9th October 2017

New tailor’s button:

W. Morrow; Port Pirie

William Morrow was born in Bairnsdale, Victoria in 1872.  He became a tailor in Port Pirie

from 1891-1915, when he became a member of the South Australian Parliament until his

death in 1934.  He had been a local councillor and mayor in Port Pirie,  and was prominent

in the South Australian Churches of Christ.

The Advertiser (Adelaide) 10th May 1898.

Photo used in the election campaign in 1914.


8th October 2017

Here’s some vintage cartoons and jokes.

The Kadina and Wallaroo Times (SA) 20th May 1931.

The Australian Women’s Weekly, 31st March 1934.

The Australian Women’s Weekly, 27th May 1939.

The Argus 29th August 1952.

The Beverley Times (WA) 26th September 1957.

7th October 2017

I received a new A.J. Parkes railways button and decided to re-photograph all my buttons from this maker. The company has been producing button, badges and medals in Brisbane since 1896.

Top row, L to R: Queensland Railways QV crown, Queensland railways King’s crown, NSW  Tramways King’s crown, NSW Railways George VI cypher.

Bottom row L to R: Australian Military Forces King’s crown, plastic Scouts, Post Master general’s Department King’s crown.

6th October 2017

It’s a cross between a treasure hunt and a lucky dip to trawl through the contents of a box of buttons!  Here’s the Australian finds from a box I just received:

Coronets on the card plus the blue pair next to it.  Loose Beutron and Beauclaire buttons,  including a couple of metal-coated plastics.  Down the bottom…a little piggy charm! Does anyone collect pigs?  Let me know and it’s yours!00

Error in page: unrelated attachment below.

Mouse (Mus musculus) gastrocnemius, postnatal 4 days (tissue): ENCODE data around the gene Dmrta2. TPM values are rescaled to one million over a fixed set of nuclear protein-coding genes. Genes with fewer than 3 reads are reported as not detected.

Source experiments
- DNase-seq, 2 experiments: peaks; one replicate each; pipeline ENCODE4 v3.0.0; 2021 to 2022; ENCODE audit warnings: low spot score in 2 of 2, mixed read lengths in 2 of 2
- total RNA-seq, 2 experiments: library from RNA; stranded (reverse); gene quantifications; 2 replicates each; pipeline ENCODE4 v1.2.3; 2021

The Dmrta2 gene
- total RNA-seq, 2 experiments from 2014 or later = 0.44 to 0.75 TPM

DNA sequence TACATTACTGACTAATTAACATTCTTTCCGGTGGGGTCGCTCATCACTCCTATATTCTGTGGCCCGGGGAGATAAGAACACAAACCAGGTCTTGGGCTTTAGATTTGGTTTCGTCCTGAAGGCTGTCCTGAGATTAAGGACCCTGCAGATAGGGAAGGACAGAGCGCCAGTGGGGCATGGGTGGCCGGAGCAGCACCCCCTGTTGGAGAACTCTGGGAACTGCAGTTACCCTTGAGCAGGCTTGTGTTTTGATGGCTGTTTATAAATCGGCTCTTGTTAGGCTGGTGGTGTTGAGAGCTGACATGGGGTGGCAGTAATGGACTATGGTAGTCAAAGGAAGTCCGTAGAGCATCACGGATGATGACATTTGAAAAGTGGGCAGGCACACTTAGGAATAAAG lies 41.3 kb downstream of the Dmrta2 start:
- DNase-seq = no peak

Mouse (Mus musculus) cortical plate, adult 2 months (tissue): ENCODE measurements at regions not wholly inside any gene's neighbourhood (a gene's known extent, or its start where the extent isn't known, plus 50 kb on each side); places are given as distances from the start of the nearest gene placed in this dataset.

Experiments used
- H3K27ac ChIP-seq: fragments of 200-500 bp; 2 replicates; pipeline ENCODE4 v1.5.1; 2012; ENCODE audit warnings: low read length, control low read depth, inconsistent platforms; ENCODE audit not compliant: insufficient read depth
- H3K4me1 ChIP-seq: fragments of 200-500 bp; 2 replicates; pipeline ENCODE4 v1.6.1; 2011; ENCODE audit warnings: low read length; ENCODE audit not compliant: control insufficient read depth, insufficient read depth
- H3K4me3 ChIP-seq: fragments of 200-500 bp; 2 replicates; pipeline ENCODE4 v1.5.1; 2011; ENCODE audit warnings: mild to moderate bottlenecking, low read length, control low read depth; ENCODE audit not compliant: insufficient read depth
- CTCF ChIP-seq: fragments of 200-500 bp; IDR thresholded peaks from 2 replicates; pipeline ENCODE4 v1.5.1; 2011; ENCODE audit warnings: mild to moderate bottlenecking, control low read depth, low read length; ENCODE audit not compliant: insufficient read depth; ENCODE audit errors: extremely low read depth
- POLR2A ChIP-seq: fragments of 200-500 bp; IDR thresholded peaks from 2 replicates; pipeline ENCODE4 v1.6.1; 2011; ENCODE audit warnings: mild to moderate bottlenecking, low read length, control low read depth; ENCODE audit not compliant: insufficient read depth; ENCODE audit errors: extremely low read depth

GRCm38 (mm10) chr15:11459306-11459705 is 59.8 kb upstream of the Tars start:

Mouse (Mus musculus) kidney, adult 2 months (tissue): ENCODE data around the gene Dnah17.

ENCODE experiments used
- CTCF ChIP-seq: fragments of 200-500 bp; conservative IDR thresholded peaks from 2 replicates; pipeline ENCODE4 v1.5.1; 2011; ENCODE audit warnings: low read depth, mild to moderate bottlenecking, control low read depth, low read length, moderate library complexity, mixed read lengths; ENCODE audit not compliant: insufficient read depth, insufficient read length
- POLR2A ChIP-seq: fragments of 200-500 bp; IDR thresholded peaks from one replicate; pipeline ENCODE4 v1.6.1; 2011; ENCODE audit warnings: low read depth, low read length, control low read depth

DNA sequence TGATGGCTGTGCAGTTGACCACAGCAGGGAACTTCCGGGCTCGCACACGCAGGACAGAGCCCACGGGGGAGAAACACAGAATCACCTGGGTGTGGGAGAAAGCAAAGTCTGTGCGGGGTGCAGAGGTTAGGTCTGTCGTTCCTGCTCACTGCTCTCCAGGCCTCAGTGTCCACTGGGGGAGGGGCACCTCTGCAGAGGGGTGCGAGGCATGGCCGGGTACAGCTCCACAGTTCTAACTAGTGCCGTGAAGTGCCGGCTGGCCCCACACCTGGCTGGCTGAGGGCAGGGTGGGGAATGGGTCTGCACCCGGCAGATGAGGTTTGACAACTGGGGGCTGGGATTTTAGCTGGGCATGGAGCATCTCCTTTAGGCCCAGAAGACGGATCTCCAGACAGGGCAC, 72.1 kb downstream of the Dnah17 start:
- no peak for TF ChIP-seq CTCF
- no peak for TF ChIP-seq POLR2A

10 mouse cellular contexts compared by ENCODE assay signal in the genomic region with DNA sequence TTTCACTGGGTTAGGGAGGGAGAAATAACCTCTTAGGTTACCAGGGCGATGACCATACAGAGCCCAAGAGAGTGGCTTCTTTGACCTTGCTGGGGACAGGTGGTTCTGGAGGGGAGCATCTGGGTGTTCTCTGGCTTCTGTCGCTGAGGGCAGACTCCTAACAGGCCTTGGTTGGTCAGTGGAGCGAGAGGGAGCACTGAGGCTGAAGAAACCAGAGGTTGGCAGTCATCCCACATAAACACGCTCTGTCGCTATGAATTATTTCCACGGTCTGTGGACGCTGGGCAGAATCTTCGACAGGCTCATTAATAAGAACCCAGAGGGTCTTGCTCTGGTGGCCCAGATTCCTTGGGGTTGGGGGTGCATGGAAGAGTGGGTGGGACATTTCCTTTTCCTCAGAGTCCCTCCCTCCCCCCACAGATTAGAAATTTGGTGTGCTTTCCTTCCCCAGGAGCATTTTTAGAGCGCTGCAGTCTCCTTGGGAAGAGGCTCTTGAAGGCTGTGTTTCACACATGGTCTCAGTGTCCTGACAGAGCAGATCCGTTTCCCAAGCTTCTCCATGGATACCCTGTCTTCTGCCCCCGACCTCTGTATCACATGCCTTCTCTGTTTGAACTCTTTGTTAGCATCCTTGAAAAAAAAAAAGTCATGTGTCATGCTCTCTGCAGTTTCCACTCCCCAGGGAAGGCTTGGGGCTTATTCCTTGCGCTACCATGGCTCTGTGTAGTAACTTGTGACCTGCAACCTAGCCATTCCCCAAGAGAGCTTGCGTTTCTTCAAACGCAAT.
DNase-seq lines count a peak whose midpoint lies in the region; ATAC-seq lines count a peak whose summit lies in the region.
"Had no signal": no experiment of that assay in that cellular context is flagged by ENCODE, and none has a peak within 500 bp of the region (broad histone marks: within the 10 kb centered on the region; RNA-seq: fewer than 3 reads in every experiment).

29th September 2017

Lastest finds (thanks to Robyn):

The Embassy cards show that the same style could be produced for years. The Coronet button and koala are featured below.

Whilst using a  flash shows up the detail, it made the button appear silver.











Have you noticed how many times the Ducks appeared over the decades?  Possibly the earliest was the Rex version circa 1949, then the Beauclaire “Tiny Tots” circa 1954.

Please note that the ‘Tiny Tots’ card is a reproduction my husband photo-shopped for me. The original cards had one colour only sewn upon them.




26th September 2017

For the first time in over a year I revisited my husband’s long-gone grandmother’s buttons and sewing items.  I didn’t realist there were some tailor’s buttons amongst them.  (It was Daisy’s buttons that started me asking questions about buttons and lead me to the Victorian Button Collector’s Club.)  Daisy and her husband Richard Glover lived in Brighton and had a business in Bridport Street,  South Melbourne.

C. A. Jago,  South Melbourne:

Charles Arthur Jago (1893-1955),  in partnership with his uncle,  Holmes Gillman Jago,  were merchant tailors in Bank Street.  His uncle retired in 1927.

Published in the Record, 4th September 1908.

Possible original premises in Bank Street.

189 Bank Street, the advertised new premises.

W. Beckefeld, Albert Park:

From 1921 until circa 1933,  the premises of William Frederick Beckefeld’s tailoring business was only several shops down from Glover’s hardware store in Bridport Street.  How convenient!

Also from her sewing kit, some cotton reels and linen thread.

One of the Embassy cottons is labelled ‘British Made’,  but the other ‘Made in Australia’.

I thought  J.Dewhurst & Sons, Skipton were Australian,  but this advert shows they were British.

Australian Women’s Weekly, 1939.

Detail from Coles advertisement in January 1939 in many newspapers.

James Miller & Co. Pty. Ltd. were rope,  twine,  & mat manufacturers located in Yarraville, then later Brunswick and Warragul.  The company was founded in 1868 by James Miller and grew into the largest rope,  thread and twine makers in the country.  It was liquidated in 1978.

25th September 2017

Recently Carol shared with me a Kitchener button she had found.  Soon after I also came across another one:







Carol’s looks more modern:







A piece on Kitchener can be found on the Federation to WW2 page.

Update:Carol tells me that the tilted “Lazy Anchor” dates my button from around WW1. the anchor is upright in WW2 era buttons.  Carol’s button may be a South Australian one.